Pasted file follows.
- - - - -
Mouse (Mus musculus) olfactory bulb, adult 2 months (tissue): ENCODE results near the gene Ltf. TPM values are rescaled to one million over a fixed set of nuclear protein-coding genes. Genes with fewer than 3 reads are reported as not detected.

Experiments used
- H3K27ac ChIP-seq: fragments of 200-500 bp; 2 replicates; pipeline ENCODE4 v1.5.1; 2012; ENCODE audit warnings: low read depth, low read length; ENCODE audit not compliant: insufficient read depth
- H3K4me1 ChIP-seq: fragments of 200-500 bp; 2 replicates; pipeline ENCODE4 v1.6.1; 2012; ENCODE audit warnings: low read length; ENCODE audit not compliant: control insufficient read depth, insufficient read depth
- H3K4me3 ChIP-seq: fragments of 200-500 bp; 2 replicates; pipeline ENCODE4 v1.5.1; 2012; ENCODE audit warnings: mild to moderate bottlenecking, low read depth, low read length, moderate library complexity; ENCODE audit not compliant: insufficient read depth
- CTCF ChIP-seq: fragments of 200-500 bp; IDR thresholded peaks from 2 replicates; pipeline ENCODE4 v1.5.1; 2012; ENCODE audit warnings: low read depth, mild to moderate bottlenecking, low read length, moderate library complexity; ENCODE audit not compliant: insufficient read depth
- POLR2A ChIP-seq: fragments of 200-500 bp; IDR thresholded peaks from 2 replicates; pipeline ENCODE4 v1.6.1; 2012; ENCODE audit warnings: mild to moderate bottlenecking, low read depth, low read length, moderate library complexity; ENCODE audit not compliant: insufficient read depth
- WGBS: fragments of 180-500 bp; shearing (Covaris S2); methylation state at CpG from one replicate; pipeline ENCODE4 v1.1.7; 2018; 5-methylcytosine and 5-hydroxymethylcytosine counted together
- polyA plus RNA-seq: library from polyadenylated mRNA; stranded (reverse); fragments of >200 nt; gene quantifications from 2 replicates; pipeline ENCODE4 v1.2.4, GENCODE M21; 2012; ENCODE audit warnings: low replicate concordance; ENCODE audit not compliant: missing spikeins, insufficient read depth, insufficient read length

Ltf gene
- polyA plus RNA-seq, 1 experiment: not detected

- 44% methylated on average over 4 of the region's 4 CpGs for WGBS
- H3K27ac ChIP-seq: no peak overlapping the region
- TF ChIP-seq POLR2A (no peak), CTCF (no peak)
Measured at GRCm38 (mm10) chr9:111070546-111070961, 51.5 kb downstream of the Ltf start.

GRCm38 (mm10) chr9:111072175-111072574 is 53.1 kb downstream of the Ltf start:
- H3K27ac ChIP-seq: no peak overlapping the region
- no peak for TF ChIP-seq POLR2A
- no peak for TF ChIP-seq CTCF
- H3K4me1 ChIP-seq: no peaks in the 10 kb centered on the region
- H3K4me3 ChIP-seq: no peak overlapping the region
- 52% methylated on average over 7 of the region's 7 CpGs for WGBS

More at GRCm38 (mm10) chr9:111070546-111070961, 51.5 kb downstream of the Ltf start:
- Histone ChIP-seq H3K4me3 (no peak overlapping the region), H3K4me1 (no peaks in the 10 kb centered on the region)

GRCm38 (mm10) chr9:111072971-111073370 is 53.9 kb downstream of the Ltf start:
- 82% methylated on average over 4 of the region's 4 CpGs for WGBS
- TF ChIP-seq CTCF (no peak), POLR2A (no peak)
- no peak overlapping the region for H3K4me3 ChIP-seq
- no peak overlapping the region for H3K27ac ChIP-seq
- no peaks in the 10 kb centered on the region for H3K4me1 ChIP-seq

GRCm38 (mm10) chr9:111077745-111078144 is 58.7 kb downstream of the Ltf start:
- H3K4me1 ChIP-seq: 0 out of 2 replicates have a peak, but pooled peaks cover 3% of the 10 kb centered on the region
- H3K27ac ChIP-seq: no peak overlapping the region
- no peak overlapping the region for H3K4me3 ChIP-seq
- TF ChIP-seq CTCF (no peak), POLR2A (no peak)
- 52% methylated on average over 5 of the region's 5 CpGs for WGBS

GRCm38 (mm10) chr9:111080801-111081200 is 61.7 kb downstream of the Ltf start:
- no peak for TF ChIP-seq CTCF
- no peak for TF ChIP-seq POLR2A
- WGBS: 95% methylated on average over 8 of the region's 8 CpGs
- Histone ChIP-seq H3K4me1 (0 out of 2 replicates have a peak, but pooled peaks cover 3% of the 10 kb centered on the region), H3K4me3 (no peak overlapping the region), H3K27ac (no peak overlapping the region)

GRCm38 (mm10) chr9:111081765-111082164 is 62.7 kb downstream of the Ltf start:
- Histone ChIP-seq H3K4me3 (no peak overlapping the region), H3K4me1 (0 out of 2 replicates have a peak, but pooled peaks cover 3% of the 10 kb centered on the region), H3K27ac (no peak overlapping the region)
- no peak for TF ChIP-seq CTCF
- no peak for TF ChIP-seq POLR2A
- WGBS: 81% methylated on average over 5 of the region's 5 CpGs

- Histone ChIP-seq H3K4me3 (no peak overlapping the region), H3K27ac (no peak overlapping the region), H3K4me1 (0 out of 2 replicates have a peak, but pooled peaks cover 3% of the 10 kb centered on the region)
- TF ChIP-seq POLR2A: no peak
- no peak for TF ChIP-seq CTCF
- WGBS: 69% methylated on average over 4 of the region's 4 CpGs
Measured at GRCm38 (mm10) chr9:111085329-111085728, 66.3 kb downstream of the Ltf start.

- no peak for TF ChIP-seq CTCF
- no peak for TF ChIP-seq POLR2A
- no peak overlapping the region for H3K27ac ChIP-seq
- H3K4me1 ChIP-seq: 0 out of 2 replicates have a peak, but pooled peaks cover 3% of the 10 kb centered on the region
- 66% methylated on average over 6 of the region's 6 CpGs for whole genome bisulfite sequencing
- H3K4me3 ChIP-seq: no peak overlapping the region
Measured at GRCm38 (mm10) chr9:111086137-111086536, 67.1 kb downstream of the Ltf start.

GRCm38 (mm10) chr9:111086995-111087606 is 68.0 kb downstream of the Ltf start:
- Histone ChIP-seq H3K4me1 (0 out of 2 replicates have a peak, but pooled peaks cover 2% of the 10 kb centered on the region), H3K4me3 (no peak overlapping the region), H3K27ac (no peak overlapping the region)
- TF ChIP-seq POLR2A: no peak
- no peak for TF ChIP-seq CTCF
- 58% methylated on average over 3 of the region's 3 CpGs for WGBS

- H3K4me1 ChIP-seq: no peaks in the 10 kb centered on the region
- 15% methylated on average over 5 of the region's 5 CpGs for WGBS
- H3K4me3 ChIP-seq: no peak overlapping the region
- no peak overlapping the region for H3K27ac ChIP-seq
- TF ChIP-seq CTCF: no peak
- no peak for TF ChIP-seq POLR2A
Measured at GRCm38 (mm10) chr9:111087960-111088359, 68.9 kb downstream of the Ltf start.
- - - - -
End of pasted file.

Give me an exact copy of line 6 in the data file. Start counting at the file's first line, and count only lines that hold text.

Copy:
- CTCF ChIP-seq: fragments of 200-500 bp; IDR thresholded peaks from 2 replicates; pipeline ENCODE4 v1.5.1; 2012; ENCODE audit warnings: low read depth, mild to moderate bottlenecking, low read length, moderate library complexity; ENCODE audit not compliant: insufficient read depth